Tuesday, September 21, 2010

Why do I have to go to school?

School has been a difficult area for us since... well, forever. In previous years, we would have mornings or afternoons when she would cry and have a meltdown over how much she didn't want to go to school and how bad her days were.

She is now in the 5th grade. She has now presented me with the "Why do I have to even go to school?"

I'm finding it a difficult question to answer for her. Trying to reason, trying to explain, doesn't really help. So I've resulted to using the "it's a rule" method and telling her it's the law that children must go to school, when I say it, she accepts it, but the question has popped up a couple of times. Honestly, I'm not quite sure how to answer her.

What do you suggest?

1 comments:

Sandra said...

I think there has to be an end in sight. A goal to work toward.

A couple years ago my son was 11 and decided to quit school. He decided that he did not want to go to school or homeschool. He justified it by saying that he could learn what the teachers taught in an hour faster by just reading the book. He said that most of the information he was required to learn he would not use again and he didn't care about, so why bother learning it. He would just learn what he wanted by reading and get a job at Walmart when he was old enough. He was thinking that he watched what workers did at Walmart and felt he could do that job.

I was able to convince him that he needed school by comparing what a person could afford with a minimum wage job compared to a skilled job requiring some post high school education. He decided that he would like to have his own home and toys like iPhones and nice electronics, so he would go to school. Although on hard days, he still wants to give up.

As far as bad days, if your daughter is bullied, you need to act. It is the school's responsibility to provide a safe environment.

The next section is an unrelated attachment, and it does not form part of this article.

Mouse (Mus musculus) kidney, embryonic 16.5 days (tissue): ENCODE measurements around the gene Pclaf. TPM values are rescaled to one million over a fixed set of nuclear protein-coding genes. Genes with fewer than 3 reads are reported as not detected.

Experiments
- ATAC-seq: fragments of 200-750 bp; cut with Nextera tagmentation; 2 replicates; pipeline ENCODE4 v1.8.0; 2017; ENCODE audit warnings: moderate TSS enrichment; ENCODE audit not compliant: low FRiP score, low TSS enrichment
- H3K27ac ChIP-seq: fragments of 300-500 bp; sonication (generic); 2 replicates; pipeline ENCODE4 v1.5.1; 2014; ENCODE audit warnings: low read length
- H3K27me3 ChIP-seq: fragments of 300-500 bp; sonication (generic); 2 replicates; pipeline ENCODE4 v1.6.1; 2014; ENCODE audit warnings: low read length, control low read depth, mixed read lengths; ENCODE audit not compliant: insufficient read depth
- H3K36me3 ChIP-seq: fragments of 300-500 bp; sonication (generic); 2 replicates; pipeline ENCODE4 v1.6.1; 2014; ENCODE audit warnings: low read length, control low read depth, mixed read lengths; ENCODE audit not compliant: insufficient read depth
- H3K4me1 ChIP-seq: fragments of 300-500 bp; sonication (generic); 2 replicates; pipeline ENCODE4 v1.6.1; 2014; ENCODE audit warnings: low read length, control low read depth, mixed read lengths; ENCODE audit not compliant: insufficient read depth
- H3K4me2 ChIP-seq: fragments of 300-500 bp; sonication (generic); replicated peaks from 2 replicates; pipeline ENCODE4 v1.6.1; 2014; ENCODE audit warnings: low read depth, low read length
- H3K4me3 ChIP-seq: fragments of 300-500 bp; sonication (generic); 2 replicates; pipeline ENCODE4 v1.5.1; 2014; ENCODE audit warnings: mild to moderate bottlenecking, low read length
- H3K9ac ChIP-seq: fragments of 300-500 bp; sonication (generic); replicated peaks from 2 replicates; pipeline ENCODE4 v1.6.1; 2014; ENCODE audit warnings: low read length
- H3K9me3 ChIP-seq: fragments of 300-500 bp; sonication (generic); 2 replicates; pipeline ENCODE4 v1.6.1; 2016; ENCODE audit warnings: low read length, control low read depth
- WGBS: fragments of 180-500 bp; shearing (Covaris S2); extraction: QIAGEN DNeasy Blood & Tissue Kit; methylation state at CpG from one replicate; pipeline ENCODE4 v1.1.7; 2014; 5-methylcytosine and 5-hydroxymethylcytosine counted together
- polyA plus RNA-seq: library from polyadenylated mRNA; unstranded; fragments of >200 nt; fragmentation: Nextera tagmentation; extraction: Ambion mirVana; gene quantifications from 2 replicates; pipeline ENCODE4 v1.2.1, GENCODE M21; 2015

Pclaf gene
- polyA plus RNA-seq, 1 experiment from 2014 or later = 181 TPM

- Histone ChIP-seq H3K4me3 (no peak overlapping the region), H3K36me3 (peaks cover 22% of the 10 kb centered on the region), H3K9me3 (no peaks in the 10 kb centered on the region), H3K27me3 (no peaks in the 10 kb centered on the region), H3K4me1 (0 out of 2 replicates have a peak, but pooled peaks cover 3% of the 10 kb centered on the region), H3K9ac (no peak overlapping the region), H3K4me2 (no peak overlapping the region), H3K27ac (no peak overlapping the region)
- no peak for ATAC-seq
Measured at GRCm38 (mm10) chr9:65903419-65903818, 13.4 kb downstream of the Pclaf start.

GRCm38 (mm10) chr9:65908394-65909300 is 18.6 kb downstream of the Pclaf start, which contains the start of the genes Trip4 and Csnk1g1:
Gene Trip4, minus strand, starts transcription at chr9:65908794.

Also, talk to the teachers. They are often frustrated and uneducated about Aspergers. Often they want to be good teachers, but the frustration of the child that does not respond to standard methods can lead to disfunctional teacher behavior. I have had two teachers who tried to "fix" my Asperger child with riding them constantly about anything they did that was not NT.

The first caused meltdowns and shutdowns. My son was getting mostly A's in 4th grade, and then the teacher found out he was being bullied. She tried to "fix" him so the other kids would like him better, and would not admit that the bullies were the problem because they were "good kids". He shut down completely within two weeks of that, and she would not change. We changed schools and my son was instantly better.

Then last quarter in 8th grade, my son's bible teacher tried to enlist the whole class to "encourage" my son to do better. He felt that he was being bullied to perform, and that there was no way to succeed. I explained how constantly being told to do better was interpretted by my son as "you are not good enough". He implemented changes, and my son went from failing bible to getting mostly A and B in the class, and liking it. This teacher cared enough to listen and change.

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